** What are some past and present obsessions/inspirations that make their way into ur work?
GW: I have what in American english they call an “addictive personality.” Lately, I’ve been having some major emotional ups and downs… kinda in regards to political and ecological shit storm of the planet now… so I need different things to help me channel my feelings around that. I’m sort of just working out my thoughts and feelings around stuff in general, and if any art comes out of that, GREAT. I’ve been on repeat listening to Cardi B’s song Forevabecause it helps pull up this really generative rage in me that I had when I was a teenage girl and that honestly was the best tool for getting a lot of shit done. Most of my characters in the last three years have been tender and tragicomic figures, but I have a lot of rage in me and aggression that I need to express, and it’s a lifelong journey to find the right channel for that. Like where can I put it where it won’t hurt anyone I love and care about, and how can it be useful and spiritually generative? I am so mad about shit sometimes in the world it’s just a big pile of bricks in my eyes.
I like studying things – right now, I’m learning a lot about pre-1930s cartoons from the US and their connection to minstrelsy. I’ve always been drawn to cartoons and music from that era, even though a lot of it disturbs me. I’m a white passing person, but I was raised by a black mother who taught me not to respect those images. But I am often drawn to horror, especially when it’s in a context where it’s supposed to be doing something else, like making people laugh, because it holds a lot of important information about the surrounding culture. I generally don’t like pretense or the feeling that something is being glossed over. I’ve been really into the swans and cranes in the slimy industrial harbor near my house, I run past them every morning. I’ve become more involved in some anti-racist political activity here in Holland, mostly around the figure of Zwarte Piet. I live near the industrial harbor, and I sometimes walk there at night in a long black leather coat and sunglasses, like a vampire, and listen very loud to Katy Perry on headphones, wow it helps a lot. All this enters into the work in some strange way.**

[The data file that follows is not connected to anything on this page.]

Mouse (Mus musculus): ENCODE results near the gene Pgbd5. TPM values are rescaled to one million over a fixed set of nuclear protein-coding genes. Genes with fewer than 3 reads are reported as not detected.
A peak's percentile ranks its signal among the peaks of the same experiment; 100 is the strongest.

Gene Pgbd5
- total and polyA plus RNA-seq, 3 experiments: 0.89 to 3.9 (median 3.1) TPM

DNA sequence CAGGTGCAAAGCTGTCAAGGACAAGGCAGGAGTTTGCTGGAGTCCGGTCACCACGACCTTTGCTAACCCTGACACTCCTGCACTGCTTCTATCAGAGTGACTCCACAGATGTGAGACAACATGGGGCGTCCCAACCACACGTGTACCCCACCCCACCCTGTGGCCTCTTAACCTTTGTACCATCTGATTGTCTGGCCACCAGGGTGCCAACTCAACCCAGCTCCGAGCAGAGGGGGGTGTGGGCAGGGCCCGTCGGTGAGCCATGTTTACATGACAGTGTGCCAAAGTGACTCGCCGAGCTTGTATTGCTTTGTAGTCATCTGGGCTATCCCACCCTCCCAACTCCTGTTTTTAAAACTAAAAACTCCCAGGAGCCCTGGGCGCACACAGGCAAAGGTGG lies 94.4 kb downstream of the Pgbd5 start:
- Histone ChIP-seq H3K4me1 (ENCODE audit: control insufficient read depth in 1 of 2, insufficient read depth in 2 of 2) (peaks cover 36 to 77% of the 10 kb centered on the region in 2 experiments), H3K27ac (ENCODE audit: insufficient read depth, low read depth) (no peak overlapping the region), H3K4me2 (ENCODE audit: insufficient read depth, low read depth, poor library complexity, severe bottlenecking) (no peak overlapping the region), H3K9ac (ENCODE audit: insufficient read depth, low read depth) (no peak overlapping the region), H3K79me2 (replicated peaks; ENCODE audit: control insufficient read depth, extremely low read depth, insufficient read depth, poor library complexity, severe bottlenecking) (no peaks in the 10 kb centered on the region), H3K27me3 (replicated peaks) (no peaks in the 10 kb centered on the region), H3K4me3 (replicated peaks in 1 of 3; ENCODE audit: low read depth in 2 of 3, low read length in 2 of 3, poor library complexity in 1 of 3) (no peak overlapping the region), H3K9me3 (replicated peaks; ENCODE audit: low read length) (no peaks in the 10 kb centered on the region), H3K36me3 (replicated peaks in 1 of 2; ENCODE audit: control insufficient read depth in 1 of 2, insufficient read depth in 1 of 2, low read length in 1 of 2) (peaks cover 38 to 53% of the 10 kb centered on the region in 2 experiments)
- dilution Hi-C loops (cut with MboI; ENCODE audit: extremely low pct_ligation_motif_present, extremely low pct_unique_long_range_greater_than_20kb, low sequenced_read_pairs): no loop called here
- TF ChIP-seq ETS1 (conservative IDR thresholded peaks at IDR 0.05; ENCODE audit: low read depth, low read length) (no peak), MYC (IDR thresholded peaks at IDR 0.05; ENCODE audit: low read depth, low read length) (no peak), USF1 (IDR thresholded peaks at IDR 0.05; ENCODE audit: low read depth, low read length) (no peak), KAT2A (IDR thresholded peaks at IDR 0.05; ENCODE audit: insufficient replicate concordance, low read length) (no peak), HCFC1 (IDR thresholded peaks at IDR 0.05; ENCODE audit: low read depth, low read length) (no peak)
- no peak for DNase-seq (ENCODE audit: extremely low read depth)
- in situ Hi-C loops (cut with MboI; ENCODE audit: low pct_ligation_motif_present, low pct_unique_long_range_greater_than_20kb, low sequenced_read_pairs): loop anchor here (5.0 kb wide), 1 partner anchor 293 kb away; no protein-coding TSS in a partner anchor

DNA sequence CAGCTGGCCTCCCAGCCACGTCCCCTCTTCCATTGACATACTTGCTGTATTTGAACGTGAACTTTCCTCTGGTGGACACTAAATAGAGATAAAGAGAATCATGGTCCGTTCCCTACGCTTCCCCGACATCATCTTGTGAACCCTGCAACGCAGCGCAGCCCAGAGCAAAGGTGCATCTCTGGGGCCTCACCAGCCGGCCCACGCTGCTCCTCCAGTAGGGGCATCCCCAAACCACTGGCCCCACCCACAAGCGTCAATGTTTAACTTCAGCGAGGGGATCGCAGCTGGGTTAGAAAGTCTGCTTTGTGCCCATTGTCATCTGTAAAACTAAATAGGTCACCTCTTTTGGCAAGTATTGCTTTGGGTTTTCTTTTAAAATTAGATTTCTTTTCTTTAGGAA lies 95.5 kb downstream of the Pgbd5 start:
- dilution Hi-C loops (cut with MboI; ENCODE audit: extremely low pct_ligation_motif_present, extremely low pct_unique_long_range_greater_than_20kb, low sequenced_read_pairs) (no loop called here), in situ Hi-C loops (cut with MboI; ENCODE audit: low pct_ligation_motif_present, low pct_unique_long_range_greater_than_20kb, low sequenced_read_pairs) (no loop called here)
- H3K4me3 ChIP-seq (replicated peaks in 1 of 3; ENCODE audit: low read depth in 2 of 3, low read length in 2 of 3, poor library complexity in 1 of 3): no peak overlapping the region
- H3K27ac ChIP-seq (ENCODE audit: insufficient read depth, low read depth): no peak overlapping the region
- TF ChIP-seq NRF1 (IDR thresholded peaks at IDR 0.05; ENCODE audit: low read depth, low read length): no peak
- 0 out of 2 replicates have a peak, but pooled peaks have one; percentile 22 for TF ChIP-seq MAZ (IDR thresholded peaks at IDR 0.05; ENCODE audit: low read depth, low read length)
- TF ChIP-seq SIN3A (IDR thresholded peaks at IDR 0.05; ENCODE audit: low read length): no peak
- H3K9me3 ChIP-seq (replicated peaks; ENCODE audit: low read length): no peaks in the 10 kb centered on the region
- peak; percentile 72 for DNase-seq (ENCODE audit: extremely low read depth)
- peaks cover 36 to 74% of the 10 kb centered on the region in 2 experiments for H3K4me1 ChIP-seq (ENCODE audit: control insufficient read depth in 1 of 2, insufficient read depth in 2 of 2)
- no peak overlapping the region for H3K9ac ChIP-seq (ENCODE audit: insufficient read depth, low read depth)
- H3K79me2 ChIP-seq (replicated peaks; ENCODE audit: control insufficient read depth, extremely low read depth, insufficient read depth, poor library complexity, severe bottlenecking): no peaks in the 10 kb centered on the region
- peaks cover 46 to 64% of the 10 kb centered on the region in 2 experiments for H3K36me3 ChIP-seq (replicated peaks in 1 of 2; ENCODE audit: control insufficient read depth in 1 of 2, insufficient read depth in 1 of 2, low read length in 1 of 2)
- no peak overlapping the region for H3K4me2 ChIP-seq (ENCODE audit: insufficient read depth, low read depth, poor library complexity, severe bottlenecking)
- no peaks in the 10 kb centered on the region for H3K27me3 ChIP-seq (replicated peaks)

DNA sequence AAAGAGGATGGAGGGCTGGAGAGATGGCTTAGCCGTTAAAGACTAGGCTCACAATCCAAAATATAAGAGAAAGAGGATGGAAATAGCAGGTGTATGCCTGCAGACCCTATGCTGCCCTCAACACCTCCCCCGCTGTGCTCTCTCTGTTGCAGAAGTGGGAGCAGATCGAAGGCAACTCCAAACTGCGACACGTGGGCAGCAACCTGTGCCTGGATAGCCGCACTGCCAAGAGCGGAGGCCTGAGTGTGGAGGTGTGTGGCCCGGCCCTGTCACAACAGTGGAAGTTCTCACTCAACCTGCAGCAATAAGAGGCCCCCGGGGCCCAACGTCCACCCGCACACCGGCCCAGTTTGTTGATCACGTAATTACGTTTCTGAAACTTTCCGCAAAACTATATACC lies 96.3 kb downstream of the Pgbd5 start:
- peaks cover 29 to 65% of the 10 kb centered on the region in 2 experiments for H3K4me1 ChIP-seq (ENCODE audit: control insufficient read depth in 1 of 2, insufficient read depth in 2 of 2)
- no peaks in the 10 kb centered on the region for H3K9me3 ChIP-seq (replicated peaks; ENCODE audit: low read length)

Liv Wynter and Emily Pope will each perform the night of the launch. The evening includes video and installations with an after party at The Victoria in Dalston, which includes music from Poppy Tibbs and PUSSY MAFIA.
The one-night-only mini-festival An Evening of Poetry takes place on Friday 22 April in a living room by the canal on the city edge of Molenbeek. It’s full of people probably lured by Brussels-based curatorial project Buenos Tiempos, Int.’s motto, “faggotry as it is today”, or by the e-newsletter heralding in seductive serif: “We would be very gay / To have you between us …”